I spent my first 26 years in the UK, so I always thought I was pretty good at meeting new people. Easy entry points included the weather (past, present and future), the journey to the event (roads, Tube, parking) and of course, if desperate, hope that the Rugby or Big Brother is underway. Sure, I was a bit clunky, but by time we reached the bottom of the glass or cup, I could breathe out and cruise along nicely.
Then I moved to the US.
Here small talk is an art. Something Americans seem to acquire at birth along with self confidence, perfect teeth and a love of crap beer. And therefore a complete and utter mystery to me. 24 hours in the US and I moved from ‘slightly awkward but warms up quick’, to a nervous, twitchy weirdo who needed to find the restroom every 30 seconds.
I tried. Oh boy I tried. I asked my friends for topics, questions, entry points and guidelines for small talk. I watched and listened. I even YouTubed it. I’ve feigned interest in all manner of idiocy (the price of diapers at Target vs. Costco, how the local sports team’s manager sucks) and asked every banal question I can think of (how do you know so and so, home location, career, family trees, whether it will be a good ski season, parking restrictions, the price of milk), but still… crickets.
I don’t think its all on me though. I also think that the people I meet bear some of the blame. Once they’ve gotten through their small talk standards, ‘are you married?’ ‘ how old are your kids?’ ‘where go to school?’ ‘what do you do?’ seem to result in a vacuum in almost every conversation. Once people have asked me ‘do you like America?’ and established that without a husband, family or a familiar background they have nothing in common with me, I can guarantee my ‘new friend’ will need to find a drink/his or her partner/ the Tardis within 37 seconds.
But since I am an adult and small talk is a requirement for survival (and on a date ESSENTIAL), I’ve developed a few strategies to avoid being left staring at my shoes while trying climb inside my own intestines:
- Ask about ‘the team’. I’ve never watched an American football game but asking ’bout the local team seems to have a 99% hit rate with men. I’ve found a lot of smiling, head shaking and ‘for sure’ comments can get us through the first few minutes of awkwardness. If asked about a specific game or player, I always bounce the question back immediately. Men love sharing their knowledge of the intricacies of a sport. And they assume that their opinion is valued.. so I value it. A lot. Just don’t be too enthusiastic or you might wind up roped into a viewing party. Which is basically small talk x 1000 with a specialist vocabulary.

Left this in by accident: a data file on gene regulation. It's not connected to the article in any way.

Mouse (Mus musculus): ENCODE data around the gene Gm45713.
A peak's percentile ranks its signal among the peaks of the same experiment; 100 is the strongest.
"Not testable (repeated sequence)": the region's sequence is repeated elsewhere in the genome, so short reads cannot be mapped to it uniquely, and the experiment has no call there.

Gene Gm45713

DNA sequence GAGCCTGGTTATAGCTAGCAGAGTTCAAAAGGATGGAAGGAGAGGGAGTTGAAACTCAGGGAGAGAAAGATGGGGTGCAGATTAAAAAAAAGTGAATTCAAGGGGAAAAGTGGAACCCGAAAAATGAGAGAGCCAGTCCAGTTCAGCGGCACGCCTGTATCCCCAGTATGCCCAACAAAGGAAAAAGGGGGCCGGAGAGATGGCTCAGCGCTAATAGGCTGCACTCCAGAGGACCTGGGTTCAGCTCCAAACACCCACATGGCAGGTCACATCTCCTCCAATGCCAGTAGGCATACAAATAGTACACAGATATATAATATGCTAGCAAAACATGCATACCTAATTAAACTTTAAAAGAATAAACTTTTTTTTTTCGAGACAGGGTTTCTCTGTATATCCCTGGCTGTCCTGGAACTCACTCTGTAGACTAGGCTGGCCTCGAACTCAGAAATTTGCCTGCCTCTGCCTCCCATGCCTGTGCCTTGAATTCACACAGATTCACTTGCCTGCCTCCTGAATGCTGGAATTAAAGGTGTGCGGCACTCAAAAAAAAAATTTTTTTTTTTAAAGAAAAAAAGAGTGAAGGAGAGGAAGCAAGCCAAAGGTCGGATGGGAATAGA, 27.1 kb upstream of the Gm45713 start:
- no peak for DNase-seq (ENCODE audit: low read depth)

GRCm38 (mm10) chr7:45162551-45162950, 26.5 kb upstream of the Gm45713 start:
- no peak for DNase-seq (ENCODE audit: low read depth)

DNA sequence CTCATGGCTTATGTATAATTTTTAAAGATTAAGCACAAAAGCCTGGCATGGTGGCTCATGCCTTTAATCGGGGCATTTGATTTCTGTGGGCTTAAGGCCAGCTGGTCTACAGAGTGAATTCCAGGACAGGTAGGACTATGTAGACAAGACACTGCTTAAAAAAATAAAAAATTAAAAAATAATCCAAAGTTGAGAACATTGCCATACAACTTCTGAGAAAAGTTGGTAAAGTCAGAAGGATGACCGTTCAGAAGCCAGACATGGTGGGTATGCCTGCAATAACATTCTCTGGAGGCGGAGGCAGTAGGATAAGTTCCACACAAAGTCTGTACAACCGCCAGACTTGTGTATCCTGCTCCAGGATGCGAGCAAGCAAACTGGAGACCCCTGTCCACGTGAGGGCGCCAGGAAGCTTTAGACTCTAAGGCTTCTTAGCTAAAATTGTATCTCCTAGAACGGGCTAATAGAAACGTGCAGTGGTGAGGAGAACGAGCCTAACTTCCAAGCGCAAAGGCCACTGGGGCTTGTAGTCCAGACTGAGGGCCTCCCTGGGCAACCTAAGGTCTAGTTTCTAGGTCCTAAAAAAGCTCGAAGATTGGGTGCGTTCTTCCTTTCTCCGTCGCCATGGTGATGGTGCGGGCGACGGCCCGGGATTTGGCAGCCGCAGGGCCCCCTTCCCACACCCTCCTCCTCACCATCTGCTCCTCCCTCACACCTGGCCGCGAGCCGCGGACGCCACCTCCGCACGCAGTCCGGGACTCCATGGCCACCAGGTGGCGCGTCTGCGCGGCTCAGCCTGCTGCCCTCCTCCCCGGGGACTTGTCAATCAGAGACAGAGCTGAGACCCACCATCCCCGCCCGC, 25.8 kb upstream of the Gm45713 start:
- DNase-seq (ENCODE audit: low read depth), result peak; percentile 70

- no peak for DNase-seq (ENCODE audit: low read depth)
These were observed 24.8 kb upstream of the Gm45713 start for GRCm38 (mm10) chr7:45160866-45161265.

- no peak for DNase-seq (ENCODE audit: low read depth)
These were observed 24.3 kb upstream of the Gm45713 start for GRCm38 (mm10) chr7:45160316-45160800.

- Find his hobby or ‘used to be his hobby before the kids/house’. Ask about it. Express awe. You might luck out and find an overlap (men seem to manage to maintain hobbies after kids)… and who knows.. you could wind up with a activity buddy. Don’t be too enthusiastic though or you might wind up with angry and suspicious woman stalking you.
- Weekend plans. Grown ups don’t just wake up on Saturday and wonder ‘what should I do with my day’, they have plans. Things already on the calendar. Ask about them. Just don’t admit that your weekend plans typically consist of ‘walk dog’ and then winging it. That doesn’t seem to go down well.
- Ask about the family. 99.99% of women have families and love to share so it’s a surefire winner. Sure, hearing about how stressed she is about whether Jimmy is going to get into a specific daycare/kindergarten/school isn’t as scintillating to you as to her, but hey.. stress is stress. Joy is joy. Her husband/ partner is probably sick to death of the conversation, but women need to process… so be there for her. No woman has ever complained about someone expressing interest in her worries. EVER.
- Complement her hair/makeup/shoes. I’m a sucker for this one so I KNOW it works. And if I luck out and its shoes.. the branches are endless. Foot pain. What to wear on a night out after 40. How you’re considering opting out of heels. Remember that women don’t like to make each other uncomfortable, so likely she’s trying as much as you are to find a connection point. And everyone wears shoes… the rest.. well you can wing it.
If all else fails…
- Play the foreigner card. Turn up the accent. Laugh at your homeland. Applaud their version of your accent. Tell stories of your incompetence in the US. Your bad dates. Mention a blog…. hang on… is this just a very extended bout of small talk???????
…..Um. Do you happen to know where the bathroom is? I really do need to get a refill. Actually I think I need to go feed the meter. I’ll be right back.